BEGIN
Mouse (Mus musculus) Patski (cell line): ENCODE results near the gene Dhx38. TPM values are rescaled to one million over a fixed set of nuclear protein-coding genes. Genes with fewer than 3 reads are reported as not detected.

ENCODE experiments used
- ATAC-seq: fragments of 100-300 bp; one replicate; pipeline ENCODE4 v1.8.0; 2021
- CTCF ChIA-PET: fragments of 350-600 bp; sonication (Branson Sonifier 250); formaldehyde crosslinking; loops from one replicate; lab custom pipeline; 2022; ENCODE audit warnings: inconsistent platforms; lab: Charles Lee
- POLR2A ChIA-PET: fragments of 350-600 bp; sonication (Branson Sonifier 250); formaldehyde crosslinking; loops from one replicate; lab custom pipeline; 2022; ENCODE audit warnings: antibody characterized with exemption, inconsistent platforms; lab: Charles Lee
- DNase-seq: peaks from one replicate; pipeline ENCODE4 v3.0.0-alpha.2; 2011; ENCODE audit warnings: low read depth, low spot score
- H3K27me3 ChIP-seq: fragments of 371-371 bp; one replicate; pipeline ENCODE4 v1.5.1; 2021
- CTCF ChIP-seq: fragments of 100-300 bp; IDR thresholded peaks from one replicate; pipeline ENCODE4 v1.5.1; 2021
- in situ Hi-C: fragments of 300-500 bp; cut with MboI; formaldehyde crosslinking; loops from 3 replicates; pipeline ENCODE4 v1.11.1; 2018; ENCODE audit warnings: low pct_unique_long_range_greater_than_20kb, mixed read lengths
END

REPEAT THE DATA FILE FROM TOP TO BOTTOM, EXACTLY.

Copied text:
Mouse (Mus musculus) Patski (cell line): ENCODE results near the gene Dhx38. TPM values are rescaled to one million over a fixed set of nuclear protein-coding genes. Genes with fewer than 3 reads are reported as not detected.

ENCODE experiments used
- ATAC-seq: fragments of 100-300 bp; one replicate; pipeline ENCODE4 v1.8.0; 2021
- CTCF ChIA-PET: fragments of 350-600 bp; sonication (Branson Sonifier 250); formaldehyde crosslinking; loops from one replicate; lab custom pipeline; 2022; ENCODE audit warnings: inconsistent platforms; lab: Charles Lee
- POLR2A ChIA-PET: fragments of 350-600 bp; sonication (Branson Sonifier 250); formaldehyde crosslinking; loops from one replicate; lab custom pipeline; 2022; ENCODE audit warnings: antibody characterized with exemption, inconsistent platforms; lab: Charles Lee
- DNase-seq: peaks from one replicate; pipeline ENCODE4 v3.0.0-alpha.2; 2011; ENCODE audit warnings: low read depth, low spot score
- H3K27me3 ChIP-seq: fragments of 371-371 bp; one replicate; pipeline ENCODE4 v1.5.1; 2021
- CTCF ChIP-seq: fragments of 100-300 bp; IDR thresholded peaks from one replicate; pipeline ENCODE4 v1.5.1; 2021
- in situ Hi-C: fragments of 300-500 bp; cut with MboI; formaldehyde crosslinking; loops from 3 replicates; pipeline ENCODE4 v1.11.1; 2018; ENCODE audit warnings: low pct_unique_long_range_greater_than_20kb, mixed read lengths